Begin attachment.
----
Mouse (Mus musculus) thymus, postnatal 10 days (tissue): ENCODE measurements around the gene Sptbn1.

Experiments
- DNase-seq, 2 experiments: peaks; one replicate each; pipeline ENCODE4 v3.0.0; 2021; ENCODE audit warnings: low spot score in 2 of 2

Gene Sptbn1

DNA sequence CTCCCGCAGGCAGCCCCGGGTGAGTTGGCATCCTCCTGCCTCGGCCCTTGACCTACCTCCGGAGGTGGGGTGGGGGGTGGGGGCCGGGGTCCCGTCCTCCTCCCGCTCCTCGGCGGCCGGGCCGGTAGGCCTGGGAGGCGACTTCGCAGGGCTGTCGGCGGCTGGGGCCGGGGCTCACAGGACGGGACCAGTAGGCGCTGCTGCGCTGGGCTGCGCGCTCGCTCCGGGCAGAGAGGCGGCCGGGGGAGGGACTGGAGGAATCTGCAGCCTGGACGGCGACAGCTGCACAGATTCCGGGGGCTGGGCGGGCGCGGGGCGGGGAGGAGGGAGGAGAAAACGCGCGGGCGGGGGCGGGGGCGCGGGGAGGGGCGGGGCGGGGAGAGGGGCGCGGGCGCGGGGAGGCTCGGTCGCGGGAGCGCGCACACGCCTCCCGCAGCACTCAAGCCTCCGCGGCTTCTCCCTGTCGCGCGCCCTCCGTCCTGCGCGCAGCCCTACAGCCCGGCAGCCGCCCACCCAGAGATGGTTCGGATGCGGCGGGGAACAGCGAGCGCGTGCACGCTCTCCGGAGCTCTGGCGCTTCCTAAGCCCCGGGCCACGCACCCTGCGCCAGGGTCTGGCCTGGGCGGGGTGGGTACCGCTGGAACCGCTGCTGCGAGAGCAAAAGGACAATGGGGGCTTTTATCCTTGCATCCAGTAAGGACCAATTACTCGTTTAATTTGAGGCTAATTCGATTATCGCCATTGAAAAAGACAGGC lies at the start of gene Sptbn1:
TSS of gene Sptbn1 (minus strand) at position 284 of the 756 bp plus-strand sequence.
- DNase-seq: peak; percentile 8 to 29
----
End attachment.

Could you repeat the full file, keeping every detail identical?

Mouse (Mus musculus) thymus, postnatal 10 days (tissue): ENCODE measurements around the gene Sptbn1.

Experiments
- DNase-seq, 2 experiments: peaks; one replicate each; pipeline ENCODE4 v3.0.0; 2021; ENCODE audit warnings: low spot score in 2 of 2

Gene Sptbn1

DNA sequence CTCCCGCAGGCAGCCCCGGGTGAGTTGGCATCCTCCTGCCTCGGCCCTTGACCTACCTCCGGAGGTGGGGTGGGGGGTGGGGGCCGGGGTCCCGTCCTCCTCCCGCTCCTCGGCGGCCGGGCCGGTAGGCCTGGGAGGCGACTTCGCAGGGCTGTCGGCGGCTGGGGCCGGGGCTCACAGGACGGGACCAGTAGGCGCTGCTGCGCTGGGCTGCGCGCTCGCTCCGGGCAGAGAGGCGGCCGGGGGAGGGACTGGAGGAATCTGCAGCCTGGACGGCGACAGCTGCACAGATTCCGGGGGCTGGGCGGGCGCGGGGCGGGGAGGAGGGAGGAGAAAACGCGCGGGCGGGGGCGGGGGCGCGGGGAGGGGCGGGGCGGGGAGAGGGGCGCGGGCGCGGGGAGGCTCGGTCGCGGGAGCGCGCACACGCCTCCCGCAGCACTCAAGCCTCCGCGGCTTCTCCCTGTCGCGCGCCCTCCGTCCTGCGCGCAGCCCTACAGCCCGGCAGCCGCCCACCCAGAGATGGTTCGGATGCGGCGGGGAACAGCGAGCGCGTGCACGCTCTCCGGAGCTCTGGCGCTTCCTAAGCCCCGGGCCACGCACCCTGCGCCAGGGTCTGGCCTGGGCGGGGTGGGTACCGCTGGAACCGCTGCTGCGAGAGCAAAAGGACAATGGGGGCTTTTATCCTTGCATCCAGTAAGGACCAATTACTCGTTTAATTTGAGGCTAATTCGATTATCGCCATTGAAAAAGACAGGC lies at the start of gene Sptbn1:
TSS of gene Sptbn1 (minus strand) at position 284 of the 756 bp plus-strand sequence.
- DNase-seq: peak; percentile 8 to 29